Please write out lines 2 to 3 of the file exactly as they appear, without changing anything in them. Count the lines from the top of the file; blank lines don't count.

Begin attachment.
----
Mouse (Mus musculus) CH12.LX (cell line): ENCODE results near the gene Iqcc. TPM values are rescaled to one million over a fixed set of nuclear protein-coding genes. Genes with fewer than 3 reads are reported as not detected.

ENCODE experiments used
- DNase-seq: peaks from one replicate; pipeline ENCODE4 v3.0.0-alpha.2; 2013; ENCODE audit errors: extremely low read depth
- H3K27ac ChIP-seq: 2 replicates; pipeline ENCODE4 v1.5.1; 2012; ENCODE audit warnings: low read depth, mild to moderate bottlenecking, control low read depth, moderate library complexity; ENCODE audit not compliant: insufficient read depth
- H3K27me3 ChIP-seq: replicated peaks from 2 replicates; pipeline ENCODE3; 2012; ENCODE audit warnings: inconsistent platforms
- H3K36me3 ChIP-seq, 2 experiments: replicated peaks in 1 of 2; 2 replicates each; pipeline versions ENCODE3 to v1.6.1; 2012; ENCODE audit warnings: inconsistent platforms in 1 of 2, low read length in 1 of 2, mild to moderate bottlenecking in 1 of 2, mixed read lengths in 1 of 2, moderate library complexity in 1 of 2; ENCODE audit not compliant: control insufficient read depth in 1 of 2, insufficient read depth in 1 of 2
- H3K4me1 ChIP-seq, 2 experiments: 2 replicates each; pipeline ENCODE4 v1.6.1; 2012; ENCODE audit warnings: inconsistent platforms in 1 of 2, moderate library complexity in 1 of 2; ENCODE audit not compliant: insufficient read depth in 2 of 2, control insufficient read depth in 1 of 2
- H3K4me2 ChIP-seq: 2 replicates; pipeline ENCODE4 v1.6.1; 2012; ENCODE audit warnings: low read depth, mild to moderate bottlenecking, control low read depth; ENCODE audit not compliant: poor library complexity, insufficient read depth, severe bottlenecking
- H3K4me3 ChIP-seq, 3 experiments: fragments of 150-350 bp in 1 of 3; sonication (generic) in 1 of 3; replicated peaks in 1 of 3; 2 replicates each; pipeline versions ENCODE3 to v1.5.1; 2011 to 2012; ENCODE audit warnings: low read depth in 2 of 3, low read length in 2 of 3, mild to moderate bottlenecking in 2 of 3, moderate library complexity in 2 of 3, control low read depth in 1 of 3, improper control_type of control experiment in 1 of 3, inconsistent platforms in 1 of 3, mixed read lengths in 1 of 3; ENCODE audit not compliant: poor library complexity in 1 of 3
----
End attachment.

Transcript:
ENCODE experiments used
- DNase-seq: peaks from one replicate; pipeline ENCODE4 v3.0.0-alpha.2; 2013; ENCODE audit errors: extremely low read depth